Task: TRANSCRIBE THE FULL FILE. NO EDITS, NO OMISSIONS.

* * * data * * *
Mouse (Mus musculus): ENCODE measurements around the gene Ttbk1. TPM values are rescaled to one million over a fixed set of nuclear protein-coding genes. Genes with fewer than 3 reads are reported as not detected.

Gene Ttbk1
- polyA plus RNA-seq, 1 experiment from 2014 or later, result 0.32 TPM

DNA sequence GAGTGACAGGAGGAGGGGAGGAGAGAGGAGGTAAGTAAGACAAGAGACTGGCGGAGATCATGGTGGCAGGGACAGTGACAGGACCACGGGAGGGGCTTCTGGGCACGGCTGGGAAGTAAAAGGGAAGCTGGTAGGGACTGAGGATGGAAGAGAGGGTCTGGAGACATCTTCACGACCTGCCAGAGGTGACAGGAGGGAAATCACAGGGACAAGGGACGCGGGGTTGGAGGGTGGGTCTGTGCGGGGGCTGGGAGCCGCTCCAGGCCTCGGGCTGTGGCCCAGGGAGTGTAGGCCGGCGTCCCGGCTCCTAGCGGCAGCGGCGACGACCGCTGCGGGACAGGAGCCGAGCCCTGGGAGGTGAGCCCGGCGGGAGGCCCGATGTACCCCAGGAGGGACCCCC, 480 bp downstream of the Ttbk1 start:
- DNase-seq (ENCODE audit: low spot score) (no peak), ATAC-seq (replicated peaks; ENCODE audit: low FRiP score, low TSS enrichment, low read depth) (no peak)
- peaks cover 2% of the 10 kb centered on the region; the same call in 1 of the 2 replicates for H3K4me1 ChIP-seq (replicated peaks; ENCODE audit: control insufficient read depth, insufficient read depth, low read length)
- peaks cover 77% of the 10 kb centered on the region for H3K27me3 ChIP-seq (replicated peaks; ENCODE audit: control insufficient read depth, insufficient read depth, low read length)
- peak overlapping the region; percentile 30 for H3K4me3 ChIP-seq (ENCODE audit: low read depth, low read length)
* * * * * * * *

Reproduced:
Mouse (Mus musculus): ENCODE measurements around the gene Ttbk1. TPM values are rescaled to one million over a fixed set of nuclear protein-coding genes. Genes with fewer than 3 reads are reported as not detected.

Gene Ttbk1
- polyA plus RNA-seq, 1 experiment from 2014 or later, result 0.32 TPM

DNA sequence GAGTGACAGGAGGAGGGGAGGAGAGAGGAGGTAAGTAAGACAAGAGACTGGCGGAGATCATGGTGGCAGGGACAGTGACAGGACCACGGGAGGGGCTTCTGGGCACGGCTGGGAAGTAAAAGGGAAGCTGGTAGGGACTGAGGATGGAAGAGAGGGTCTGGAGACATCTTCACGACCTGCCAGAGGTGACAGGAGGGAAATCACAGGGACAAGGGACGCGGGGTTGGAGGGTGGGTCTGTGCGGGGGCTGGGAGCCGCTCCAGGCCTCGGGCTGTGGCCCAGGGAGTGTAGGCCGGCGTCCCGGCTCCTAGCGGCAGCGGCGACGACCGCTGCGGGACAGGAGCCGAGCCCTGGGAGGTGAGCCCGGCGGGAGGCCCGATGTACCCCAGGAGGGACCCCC, 480 bp downstream of the Ttbk1 start:
- DNase-seq (ENCODE audit: low spot score) (no peak), ATAC-seq (replicated peaks; ENCODE audit: low FRiP score, low TSS enrichment, low read depth) (no peak)
- peaks cover 2% of the 10 kb centered on the region; the same call in 1 of the 2 replicates for H3K4me1 ChIP-seq (replicated peaks; ENCODE audit: control insufficient read depth, insufficient read depth, low read length)
- peaks cover 77% of the 10 kb centered on the region for H3K27me3 ChIP-seq (replicated peaks; ENCODE audit: control insufficient read depth, insufficient read depth, low read length)
- peak overlapping the region; percentile 30 for H3K4me3 ChIP-seq (ENCODE audit: low read depth, low read length)